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* *IF-TNCCS 2.0* support was introduced in February 2011 with the strongSwan 4.5.1 release. The *tnccs-20* charon plugin was implemented by HSR master student Sansar Choinyambuu and does not make use of the libtnc library at all. Communication with IMCs and IMVs is handled by the *tnc-imc* or *tnc-imv* plugin, respectively. 
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  - "Example 2a": TNC Client - TNC Server with password-based EAP-MD5 client authentication
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  - "Example 2b": TNC Client - TNC Server with certificate-based EAP-TLS client authentication
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* Using the *tnccs-dynamic* plugin, a strongSwan VPN gateway can act as a TNC Server handling both the *IF-TNCCS 1.1* and *IF-TNCCS 2.0* protocols by dynamically detecting the protocol version chosen by the TNC Client.
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  - "Example 3": TNC Client - TNC Server with dynamic IF-TNCCS 1.1/2.0 protocol detection.
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* *IF-M 1.0* support was introduced in August 2011 with the strongSwan 4.5.3 release. The strongSwan "Test" and "Scanner" IMC/IMV pairs which communicate with each other via the IF-M TLV-based protocol can be used either in conjunction with a strongSwan TNC Client or TNC Server, respectively, or as stand-alone dynamic libraries **, **, **, **, **, and ** with any third party TNC Client or TNC Server product having an *IF-IMC* or *IF-IMV* interface, respectively.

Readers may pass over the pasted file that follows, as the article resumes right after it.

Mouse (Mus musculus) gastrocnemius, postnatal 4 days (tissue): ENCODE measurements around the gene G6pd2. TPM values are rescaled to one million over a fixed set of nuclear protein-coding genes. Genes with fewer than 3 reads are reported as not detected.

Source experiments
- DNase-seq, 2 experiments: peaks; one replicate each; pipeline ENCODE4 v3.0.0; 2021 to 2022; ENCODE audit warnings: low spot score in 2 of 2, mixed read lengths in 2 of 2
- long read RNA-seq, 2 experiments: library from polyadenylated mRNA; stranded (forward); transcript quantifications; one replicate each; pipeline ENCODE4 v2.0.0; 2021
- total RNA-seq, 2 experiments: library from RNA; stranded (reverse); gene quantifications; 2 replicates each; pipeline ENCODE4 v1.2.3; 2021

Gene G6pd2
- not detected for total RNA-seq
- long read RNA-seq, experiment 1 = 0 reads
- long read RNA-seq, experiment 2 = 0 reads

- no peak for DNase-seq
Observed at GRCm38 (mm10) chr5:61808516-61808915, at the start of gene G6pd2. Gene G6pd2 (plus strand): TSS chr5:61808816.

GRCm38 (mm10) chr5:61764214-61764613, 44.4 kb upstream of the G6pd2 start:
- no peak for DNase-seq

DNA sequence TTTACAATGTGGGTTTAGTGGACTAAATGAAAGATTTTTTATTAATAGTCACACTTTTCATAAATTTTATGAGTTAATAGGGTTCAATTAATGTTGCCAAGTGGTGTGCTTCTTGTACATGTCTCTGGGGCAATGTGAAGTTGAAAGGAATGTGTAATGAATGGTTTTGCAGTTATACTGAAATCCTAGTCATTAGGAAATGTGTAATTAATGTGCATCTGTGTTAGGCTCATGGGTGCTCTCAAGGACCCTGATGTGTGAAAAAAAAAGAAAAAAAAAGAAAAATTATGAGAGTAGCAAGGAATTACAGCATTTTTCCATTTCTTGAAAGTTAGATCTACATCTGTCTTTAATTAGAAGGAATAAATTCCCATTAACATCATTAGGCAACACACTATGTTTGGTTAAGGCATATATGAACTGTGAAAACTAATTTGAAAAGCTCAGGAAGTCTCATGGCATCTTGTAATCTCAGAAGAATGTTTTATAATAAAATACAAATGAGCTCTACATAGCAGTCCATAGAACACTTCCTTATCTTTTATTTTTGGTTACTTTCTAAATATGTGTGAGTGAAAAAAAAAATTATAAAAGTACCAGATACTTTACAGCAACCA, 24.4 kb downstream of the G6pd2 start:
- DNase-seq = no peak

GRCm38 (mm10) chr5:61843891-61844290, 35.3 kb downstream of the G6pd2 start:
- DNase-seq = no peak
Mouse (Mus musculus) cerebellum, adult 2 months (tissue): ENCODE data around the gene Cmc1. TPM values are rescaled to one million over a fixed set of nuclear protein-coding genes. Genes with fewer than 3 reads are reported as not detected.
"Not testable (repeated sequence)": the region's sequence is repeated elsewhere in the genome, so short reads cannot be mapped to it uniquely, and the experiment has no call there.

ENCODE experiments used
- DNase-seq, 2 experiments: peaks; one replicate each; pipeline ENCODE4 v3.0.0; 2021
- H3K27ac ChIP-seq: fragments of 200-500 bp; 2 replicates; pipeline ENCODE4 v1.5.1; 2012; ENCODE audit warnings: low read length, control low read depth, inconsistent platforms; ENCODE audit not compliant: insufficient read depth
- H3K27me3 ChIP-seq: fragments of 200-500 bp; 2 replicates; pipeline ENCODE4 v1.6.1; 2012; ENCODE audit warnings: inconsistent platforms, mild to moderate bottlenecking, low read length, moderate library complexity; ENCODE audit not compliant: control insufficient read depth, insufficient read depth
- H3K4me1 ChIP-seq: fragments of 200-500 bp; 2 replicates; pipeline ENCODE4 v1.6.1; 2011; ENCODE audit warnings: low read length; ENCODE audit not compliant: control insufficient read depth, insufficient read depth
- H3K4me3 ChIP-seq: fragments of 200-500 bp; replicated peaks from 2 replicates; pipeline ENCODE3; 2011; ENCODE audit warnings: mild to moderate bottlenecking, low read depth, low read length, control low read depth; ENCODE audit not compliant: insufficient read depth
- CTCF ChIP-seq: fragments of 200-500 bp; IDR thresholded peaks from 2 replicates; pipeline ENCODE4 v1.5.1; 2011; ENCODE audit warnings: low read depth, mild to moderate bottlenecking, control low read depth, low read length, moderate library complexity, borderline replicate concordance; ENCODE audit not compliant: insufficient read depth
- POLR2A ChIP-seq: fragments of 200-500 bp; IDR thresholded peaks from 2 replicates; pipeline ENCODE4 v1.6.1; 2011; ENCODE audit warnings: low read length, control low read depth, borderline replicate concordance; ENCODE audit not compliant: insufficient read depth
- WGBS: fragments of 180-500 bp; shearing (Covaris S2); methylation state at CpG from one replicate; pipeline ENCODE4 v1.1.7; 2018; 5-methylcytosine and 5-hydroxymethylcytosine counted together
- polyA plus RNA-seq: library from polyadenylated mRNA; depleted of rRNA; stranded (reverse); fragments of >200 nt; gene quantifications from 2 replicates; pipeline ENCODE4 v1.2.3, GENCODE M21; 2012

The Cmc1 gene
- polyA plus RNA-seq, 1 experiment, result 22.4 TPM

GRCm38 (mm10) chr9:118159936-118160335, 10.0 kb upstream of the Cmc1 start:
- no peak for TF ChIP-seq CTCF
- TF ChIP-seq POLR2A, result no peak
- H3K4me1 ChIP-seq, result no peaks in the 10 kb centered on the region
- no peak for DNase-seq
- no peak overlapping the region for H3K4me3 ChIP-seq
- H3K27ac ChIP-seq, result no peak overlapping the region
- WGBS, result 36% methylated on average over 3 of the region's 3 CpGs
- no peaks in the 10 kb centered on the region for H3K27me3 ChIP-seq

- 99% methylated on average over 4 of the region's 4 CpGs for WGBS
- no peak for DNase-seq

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* *IF-MAP 2.0* prototype support was introduced in November 2011 with the strongSwan 4.6.0 release. Using the *tnc-ifmap* plugin strongSwan acts as a MAP Client sending IPsec authentication metadata to a MAP Server via an Apache Axis2/C SOAP interface. For details see our [[IfMap|TNC IF-MAP HOWTO]].
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* Support of the "TCG Attestation PTS Protocol: Binding to IF-M": was introduced in February 2012 with the strongSwan 4.6.2 release and was developed by HSR master student Sansar Choinyambuu. Using the [[PTS-IMC|Attestation PTS-IMC]] / [[PTS-IMV|Attestation PTS-IMV]] pair, file and TPM-based functional component measurements can be executed remotely.
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 - "Example 4": TNC Client with PTS-IMC - TNC Server with PTS-IMV.